Talk:Right of asylum

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bias[edit]

I think that the section on Asylum in France seems quite biased, with no supporting evidence for the rather extreme claim that asylum has been "practically abandoned." Besides being one-sided, this might also make it less likely that some potential asylum-seekers will apply, if they think the system is impossible because of a misleading article.

I think this page should have details on the claims added, or be rendered more neutral. --Seanose 18:07, 3 July 2006 (UTC)

safe countries[edit]

Regarding the "safe countries" in the France section, from this link, "It's important to point out that asylum applications submitted by nationals of safe countries of origin will neither be systematically rejected, nor considered inadmissible, since the guarantee of a detailed examination of each case will in fact be respected in accordance with our constitutional principles."

Whether it's propaganda or not, I don't know.—The preceding unsigned comment was added by 202.61.134.116 (talkcontribs) .

United Kingdom[edit]

there should be more information added about modern asylum in the uk, the page linked does not provide that much relevant information. —The preceding unsigned comment was added by 82.18.24.181 (talkcontribs) .

Gender-neutral language[edit]

In accordance with NPOV policy, this article needs to be modified to use gender-neutral pronouns. Owen 20:38, 23 August 2006 (UTC)

left wing extremist in usa[edit]

can a left wing extremist american apply for asylum anywhere in the world. since usa is a right wing country, a left wing extremist may feel threatened by the right wing mainstream. for example, the left winger may disagree strongly with capitalism and religion, the two core beliefs of the u.s. —The preceding unsigned comment was added by 86.139.244.236 (talk) 03:33, 1 January 2007 (UTC).

Some Americans have tried to claim asylum in, for example, Canada, but I'm not sure how successful they've been. It would be hard for an American to prove that they had a well-founded fear of persecution because of their political beliefs. Cordless Larry 17:23, 1 January 2007 (UTC)
That's ridiculous (above comment)194.230.155.7 (talk) 19:59, 7 April 2012 (UTC). Many Americans have been persecuted for their political beliefs in the past fifty years. Communists. Black panthers and supporters. Martin Luther King (and the entire civil rights movement) was viciously persecuted by the FBI; that's on-record. Women's rights activists were persecuted. Anti-war activists were persecuted.
In the modern day, notably post 9/11 many persons have been persecuted, but with the exception of what shows-up on "Democracy Now" (for example) the issue is mostly ignored, certainly by mainstream media. But many groups are targeted: Animal rights activists. Anti-war activists. People are being "listed" all the time in the United States. It's just that usually the situation doesn't get so out-of-hand that they feel a need to emigrate and file asylum. The cases are rare. But they happen.194.230.155.7 (talk) 19:59, 7 April 2012 (UTC)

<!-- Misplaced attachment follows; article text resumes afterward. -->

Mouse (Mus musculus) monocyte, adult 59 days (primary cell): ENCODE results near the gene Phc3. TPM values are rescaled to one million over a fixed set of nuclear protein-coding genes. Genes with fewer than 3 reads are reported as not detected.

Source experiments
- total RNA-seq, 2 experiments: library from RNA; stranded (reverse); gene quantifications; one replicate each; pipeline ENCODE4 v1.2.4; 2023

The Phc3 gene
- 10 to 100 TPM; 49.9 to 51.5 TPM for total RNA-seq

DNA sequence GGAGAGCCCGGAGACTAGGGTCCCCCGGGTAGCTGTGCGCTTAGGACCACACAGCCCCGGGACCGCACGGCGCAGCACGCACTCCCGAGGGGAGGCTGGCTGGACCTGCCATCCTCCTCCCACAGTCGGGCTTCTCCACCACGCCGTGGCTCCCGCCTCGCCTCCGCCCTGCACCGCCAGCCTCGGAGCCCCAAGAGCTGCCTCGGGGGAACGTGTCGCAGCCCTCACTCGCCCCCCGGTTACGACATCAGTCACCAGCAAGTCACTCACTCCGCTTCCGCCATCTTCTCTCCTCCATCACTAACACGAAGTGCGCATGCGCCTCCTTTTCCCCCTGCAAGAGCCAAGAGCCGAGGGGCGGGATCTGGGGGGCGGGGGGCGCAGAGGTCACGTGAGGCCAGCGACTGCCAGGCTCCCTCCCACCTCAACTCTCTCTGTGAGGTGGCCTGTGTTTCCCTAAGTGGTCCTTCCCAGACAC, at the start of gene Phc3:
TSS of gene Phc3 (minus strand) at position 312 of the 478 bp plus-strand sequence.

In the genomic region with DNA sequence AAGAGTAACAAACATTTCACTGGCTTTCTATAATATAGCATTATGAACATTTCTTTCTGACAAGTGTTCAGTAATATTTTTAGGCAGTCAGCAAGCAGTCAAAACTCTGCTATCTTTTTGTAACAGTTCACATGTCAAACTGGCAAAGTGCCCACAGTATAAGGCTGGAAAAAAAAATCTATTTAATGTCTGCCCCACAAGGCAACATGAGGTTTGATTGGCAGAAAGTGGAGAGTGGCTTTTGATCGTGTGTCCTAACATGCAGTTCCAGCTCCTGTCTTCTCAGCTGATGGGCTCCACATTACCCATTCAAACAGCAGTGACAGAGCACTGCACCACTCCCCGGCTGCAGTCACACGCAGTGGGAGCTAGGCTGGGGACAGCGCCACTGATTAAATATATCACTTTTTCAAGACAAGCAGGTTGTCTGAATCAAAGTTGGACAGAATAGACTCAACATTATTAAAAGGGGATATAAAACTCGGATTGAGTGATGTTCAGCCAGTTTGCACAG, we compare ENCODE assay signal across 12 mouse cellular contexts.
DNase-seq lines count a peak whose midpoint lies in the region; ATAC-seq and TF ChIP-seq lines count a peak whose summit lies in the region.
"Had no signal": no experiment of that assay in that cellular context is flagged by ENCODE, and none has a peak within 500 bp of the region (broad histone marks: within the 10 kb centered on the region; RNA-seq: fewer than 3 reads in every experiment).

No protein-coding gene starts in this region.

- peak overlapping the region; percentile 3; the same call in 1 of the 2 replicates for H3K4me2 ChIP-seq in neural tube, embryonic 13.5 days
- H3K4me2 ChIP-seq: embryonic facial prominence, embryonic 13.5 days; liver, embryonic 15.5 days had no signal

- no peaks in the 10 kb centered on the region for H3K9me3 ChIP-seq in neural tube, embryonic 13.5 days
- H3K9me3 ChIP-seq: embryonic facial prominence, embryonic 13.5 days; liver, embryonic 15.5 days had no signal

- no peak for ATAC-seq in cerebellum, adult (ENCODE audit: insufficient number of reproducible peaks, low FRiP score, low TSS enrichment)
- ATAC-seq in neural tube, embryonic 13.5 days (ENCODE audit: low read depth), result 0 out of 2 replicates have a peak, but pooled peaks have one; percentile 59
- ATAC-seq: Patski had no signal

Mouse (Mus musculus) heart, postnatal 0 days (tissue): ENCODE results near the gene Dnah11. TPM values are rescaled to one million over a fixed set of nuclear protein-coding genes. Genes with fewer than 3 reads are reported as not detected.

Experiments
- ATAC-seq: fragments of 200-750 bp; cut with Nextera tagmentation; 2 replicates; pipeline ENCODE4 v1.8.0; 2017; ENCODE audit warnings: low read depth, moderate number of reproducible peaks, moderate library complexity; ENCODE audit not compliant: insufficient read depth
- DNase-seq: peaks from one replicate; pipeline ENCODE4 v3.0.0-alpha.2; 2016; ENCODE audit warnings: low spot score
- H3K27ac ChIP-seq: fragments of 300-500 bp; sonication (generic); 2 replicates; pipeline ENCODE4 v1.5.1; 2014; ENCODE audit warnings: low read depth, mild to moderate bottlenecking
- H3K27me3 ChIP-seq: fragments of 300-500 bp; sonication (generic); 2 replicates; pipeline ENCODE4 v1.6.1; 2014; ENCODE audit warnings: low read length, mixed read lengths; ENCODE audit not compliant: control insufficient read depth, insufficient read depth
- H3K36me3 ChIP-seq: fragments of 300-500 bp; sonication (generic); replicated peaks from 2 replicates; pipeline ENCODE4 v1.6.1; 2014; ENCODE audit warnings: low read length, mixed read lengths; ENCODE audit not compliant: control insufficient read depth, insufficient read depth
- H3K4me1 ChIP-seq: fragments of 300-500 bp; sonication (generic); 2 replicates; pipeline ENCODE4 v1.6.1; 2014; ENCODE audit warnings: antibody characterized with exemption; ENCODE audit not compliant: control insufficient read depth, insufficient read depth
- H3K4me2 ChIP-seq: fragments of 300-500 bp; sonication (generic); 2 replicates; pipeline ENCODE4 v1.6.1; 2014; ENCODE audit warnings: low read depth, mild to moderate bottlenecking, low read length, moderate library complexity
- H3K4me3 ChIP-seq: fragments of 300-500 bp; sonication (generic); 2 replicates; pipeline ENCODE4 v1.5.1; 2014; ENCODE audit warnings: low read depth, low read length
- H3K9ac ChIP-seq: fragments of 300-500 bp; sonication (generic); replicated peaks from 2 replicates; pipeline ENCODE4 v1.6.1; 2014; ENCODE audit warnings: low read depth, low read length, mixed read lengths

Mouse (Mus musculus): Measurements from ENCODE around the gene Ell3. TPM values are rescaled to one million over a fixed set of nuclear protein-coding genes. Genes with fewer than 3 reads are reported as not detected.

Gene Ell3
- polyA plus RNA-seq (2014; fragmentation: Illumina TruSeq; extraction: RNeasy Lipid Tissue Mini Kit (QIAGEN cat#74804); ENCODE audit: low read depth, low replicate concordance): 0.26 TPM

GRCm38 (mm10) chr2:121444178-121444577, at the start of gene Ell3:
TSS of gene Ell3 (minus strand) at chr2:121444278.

University Asylum concept absent[edit]

In Greece there is a certain law concerning the Asylum provided by greek universities to anyone that seeks it. According to this law, no police officer can enter the university while being on duty without the permition of the university's dean. Therefore, no alleged criminal can be arrested or procecuted while being within the university walls. This right is quite often abused by anarchist groups in Athens and other cities of Greece where anarchists would play some sort of hide-and-seek with the police officers by only getting out of the walls to throw molotovs and rocks, and then go back inside when the police forces would attempt to approach them. This law was probably an outcome of the November 17th episodes and therefore has a significant emotional importance to many people resulting to its difficulty to be changed or abolished. I feel that this division of the Asylum concept is pretty important and should be mentioned, but I don't think I have the necessary writting skills to do so myself. There are some websites that mention the law and the problems that arise from its use (and abuse): http://www.greekembassy.nl/press/article7831.html , http://athens.indymedia.org/front.php3?lang=el&article_id=607421 , http://www.hri.org/news/greek/ana/2007/07-01-20.ana.html#06 Stelimili 16:58, 31 January 2007 (UTC)

Blurb I'm not sure how to merge in[edit]

The following blurb is the entirety of an article I've redirected to this page:

In the Asylum Case (Columbia v Peru) 1950 ICJ Rep 266, the Court recognised that Art. 38 of the statute of the ICJ encompassed local custom as well as general custom, in much the same way as it encompasses bilateral and multilateral treaties.[1]

Not sure what to do with it, but you see why I didn't think it should continue standing as a single article. Suggestions? RayAYang (talk) 00:38, 18 July 2008 (UTC)

Logical Absurdity of Asylum[edit]

Greenspan wrote in his autobiography, "The Age of Turbulence," the following, "sometimes when an issue is complex, it is a useful exercise to take it to an extreme."